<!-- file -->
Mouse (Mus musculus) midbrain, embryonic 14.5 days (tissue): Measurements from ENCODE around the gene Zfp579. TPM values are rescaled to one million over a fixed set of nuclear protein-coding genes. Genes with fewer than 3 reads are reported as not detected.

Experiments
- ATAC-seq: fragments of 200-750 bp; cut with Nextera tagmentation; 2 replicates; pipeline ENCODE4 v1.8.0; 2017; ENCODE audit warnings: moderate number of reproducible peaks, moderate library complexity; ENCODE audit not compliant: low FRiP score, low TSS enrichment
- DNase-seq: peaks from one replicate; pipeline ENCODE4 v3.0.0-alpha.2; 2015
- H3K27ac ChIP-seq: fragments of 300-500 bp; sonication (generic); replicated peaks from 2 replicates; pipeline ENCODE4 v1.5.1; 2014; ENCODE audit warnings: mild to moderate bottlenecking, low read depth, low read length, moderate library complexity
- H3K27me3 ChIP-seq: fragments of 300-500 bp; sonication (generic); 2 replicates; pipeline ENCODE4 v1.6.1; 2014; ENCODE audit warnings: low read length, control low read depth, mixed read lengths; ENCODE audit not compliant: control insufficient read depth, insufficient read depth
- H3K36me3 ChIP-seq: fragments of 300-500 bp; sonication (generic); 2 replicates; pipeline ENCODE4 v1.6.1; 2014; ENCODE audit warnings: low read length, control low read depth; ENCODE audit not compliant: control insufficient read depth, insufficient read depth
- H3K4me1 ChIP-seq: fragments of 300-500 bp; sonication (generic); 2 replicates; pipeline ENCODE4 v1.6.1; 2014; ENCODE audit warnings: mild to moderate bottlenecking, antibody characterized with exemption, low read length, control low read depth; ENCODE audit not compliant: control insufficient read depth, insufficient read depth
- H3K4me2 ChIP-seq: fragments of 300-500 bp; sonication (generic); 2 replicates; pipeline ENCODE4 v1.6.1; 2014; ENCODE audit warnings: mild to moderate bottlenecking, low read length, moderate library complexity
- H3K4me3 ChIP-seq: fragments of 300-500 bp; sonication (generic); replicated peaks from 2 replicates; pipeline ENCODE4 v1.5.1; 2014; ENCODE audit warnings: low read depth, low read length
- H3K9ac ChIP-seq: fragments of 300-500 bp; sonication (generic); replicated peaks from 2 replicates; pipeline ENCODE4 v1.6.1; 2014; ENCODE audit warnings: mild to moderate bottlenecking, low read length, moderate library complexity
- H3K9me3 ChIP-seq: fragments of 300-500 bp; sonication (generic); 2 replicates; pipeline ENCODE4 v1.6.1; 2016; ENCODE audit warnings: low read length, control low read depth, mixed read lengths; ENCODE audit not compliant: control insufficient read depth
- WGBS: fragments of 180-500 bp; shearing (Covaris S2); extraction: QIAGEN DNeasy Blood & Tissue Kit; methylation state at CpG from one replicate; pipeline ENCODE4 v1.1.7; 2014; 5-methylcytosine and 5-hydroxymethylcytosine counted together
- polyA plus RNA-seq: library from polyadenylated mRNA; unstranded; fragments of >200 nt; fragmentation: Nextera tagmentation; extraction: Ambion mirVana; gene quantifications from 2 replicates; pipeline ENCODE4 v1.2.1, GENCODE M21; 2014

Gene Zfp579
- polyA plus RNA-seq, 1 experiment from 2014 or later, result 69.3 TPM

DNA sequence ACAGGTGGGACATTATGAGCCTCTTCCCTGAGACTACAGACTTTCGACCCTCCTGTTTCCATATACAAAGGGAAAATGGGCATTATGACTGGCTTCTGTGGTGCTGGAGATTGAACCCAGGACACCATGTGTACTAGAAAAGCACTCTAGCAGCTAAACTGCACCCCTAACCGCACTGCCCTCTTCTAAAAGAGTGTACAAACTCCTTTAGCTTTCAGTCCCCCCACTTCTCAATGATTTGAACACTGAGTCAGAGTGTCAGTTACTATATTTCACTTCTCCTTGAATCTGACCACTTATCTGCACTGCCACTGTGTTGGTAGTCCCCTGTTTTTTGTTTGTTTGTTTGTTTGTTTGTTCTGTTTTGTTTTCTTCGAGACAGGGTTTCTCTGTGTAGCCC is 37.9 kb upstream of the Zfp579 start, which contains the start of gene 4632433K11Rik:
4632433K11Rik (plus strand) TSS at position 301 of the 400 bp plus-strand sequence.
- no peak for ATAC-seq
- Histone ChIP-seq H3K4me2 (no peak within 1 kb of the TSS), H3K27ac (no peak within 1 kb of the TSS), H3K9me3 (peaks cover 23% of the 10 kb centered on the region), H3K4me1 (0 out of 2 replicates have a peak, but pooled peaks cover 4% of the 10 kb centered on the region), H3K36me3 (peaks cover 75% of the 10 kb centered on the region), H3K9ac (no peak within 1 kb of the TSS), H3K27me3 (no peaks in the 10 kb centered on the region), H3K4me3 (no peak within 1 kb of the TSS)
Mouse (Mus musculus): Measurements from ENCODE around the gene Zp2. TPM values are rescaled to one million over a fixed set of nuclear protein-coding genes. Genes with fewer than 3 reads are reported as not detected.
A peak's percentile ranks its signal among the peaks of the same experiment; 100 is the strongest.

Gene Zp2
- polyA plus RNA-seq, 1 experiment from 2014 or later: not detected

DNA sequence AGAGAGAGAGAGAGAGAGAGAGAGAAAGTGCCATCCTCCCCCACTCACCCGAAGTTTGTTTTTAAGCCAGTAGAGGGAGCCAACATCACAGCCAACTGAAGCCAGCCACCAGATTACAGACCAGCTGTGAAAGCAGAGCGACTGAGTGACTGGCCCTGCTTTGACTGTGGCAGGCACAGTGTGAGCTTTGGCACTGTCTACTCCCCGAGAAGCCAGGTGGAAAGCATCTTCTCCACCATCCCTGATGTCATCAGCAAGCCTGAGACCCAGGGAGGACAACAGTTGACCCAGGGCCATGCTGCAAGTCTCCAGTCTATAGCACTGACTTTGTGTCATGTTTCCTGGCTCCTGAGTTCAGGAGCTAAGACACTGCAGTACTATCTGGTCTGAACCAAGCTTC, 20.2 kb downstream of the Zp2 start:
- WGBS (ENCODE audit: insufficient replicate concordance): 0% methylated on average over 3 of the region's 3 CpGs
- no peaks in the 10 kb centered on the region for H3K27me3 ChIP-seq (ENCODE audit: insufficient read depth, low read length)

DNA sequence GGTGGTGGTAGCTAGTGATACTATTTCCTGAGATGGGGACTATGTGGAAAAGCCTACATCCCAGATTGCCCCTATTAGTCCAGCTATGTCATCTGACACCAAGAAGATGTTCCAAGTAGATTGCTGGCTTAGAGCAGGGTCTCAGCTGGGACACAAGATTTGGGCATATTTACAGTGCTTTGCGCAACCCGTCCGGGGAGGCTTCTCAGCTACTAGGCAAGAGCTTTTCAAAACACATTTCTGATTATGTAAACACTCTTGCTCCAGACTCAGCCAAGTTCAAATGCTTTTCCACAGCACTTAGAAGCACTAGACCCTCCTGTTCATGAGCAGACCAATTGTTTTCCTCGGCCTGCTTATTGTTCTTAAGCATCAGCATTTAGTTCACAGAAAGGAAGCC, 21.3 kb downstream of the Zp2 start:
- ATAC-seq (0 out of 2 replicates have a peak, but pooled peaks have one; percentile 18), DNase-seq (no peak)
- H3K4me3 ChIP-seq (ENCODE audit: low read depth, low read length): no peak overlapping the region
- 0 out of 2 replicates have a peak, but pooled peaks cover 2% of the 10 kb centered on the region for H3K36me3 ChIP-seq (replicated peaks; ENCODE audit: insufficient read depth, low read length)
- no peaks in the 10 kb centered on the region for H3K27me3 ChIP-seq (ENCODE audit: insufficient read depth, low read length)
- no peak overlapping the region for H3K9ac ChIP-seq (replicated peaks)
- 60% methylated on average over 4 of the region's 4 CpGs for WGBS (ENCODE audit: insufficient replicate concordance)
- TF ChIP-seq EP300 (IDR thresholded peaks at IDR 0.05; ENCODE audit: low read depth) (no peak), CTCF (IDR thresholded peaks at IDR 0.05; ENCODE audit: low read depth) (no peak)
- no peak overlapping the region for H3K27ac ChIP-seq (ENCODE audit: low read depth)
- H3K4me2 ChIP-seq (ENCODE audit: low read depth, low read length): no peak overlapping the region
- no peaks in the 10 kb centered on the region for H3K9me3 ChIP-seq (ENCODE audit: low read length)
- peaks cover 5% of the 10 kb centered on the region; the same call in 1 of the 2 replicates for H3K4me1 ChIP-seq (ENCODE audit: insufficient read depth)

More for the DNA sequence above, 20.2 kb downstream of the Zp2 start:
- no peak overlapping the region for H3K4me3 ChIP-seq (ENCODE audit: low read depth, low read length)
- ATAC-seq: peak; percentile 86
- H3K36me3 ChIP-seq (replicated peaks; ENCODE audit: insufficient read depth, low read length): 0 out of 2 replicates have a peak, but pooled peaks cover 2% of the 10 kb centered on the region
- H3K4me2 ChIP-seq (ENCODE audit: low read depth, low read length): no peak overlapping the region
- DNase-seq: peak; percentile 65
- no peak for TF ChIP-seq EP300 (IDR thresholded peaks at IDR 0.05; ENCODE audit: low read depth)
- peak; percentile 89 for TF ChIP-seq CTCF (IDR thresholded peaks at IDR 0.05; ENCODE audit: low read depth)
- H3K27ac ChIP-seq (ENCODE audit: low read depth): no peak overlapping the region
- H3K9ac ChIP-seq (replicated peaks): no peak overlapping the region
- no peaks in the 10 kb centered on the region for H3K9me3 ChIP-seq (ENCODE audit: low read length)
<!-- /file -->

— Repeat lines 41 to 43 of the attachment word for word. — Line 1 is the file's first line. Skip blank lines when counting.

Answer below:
- no peak overlapping the region for H3K4me3 ChIP-seq (ENCODE audit: low read depth, low read length)
- ATAC-seq: peak; percentile 86
- H3K36me3 ChIP-seq (replicated peaks; ENCODE audit: insufficient read depth, low read length): 0 out of 2 replicates have a peak, but pooled peaks cover 2% of the 10 kb centered on the region